Scientific notation is a way of expressing a number as a coefficient multiplied by a power of 10. This is useful because many values in physics are either too large or too small to write as ordinary decimal numbers. The coefficient is a decimal number, greater than (or equal to) 1 but less than 10. Powers of 10 are 10^{−1} = 0.1, 10^{0} = 1, 10^{1} = 10, 10^{2} = 100, and so on. For example, the number 1,500 is 1.5×10^{3}. The number 1.5 is the coefficient. The number 10^{3} is a power of 10. The small, raised numeral 3 is the exponent. For the number 1,500, this may seem like more trouble than it is worth. But consider a very large number, such as the speed of light, which is 3 hundred million or 300,000,000 m/s. In scientific notation this is 3×10^{8} m/s, which is much easier to write without making a mistake.

Physics deals with everything from the smallest imaginable to the largest possible. This means working with values that describe objects that are smaller than atoms and with values that describe whole galaxies and the entire universe. As an example, the size of the nucleus of an atom is 0.000000000000001 meters, or 1 × 10^{15} m. Our Milky Way Galaxy spins once every 255 million years, or once every 8 trillion seconds (8×10^{15} s). The average life of a human being is 2.2 billion seconds (2.2×10^{9} s). The time it takes light to get from this page to your eyes is 0.000000002 seconds (2×10^{–9} s). The usual way we write decimal numbers is impractical for dealing with such a wide a range of values.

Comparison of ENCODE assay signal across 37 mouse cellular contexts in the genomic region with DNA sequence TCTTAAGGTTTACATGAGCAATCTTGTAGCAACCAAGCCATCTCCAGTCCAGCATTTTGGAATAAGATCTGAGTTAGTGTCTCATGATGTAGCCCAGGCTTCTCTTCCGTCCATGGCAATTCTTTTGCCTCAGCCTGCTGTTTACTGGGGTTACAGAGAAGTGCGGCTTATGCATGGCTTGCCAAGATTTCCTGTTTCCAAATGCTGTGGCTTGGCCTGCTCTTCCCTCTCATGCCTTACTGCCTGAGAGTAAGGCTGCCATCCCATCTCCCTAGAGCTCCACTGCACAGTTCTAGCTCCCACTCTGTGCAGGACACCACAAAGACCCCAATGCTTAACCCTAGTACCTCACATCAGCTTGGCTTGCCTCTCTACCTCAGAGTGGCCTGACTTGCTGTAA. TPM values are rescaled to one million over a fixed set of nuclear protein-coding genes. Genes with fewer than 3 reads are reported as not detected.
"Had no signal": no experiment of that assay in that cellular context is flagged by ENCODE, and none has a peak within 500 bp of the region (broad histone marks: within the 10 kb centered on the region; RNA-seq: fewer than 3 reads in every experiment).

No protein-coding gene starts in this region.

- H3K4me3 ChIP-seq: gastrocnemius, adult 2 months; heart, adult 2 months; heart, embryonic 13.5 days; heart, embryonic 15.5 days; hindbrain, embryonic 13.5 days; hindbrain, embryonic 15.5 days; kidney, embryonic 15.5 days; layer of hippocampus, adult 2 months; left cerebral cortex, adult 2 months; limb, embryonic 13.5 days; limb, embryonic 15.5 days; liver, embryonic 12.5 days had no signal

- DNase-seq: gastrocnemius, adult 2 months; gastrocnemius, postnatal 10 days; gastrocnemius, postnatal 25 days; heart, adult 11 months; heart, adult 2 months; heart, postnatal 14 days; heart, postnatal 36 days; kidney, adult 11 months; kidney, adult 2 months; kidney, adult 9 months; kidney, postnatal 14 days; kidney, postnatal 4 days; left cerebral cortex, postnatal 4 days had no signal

For numbers less than one, scientific notation uses negative exponents. For example, the number 0.001 is 1 ÷ 1000 = 1 ÷ 10^{3} = 10^{–3}. A negative sign on the exponent of 10 does not mean that the number is negative!
In scientific notation, negative exponents mean a value that is less than one. For example, the quantity 0.0025 m is 2.5×10^{–3} m.

Scientific notation can also be represented by adding a prefix to the quantity.
Two thousand meters is the same as 2×10^{3} meters or 2 kilometers, where “kilo” means “one thousand” and is abbreviated “km.”
The tables below show some useful prefixes.


Computers and scientific calculators use scientific notation. Instead of the multiplication sign (×) a computer uses the letter “E” and a calculator uses either “E” or “EE.” The letter “E” stands for exponential, which is another term for scientific notation. The diagram below shows how to enter scientific notation numbers on a calculator and computer. Pay close attention to the order in which you use the +/− key when you need to enter a negative exponent on a calculator!


Which of the following is equal to 32,000,000?
 3.2×10^{−1} kiloseconds
 3.2×10^{1} megaseconds
 3.2 gigaseconds
 3.2×10^{6} seconds

The correct answer is b, 3.2×10^{1} megaseconds. Mega is 10^{6}, so this is equivalent to 3.2×10^{7}.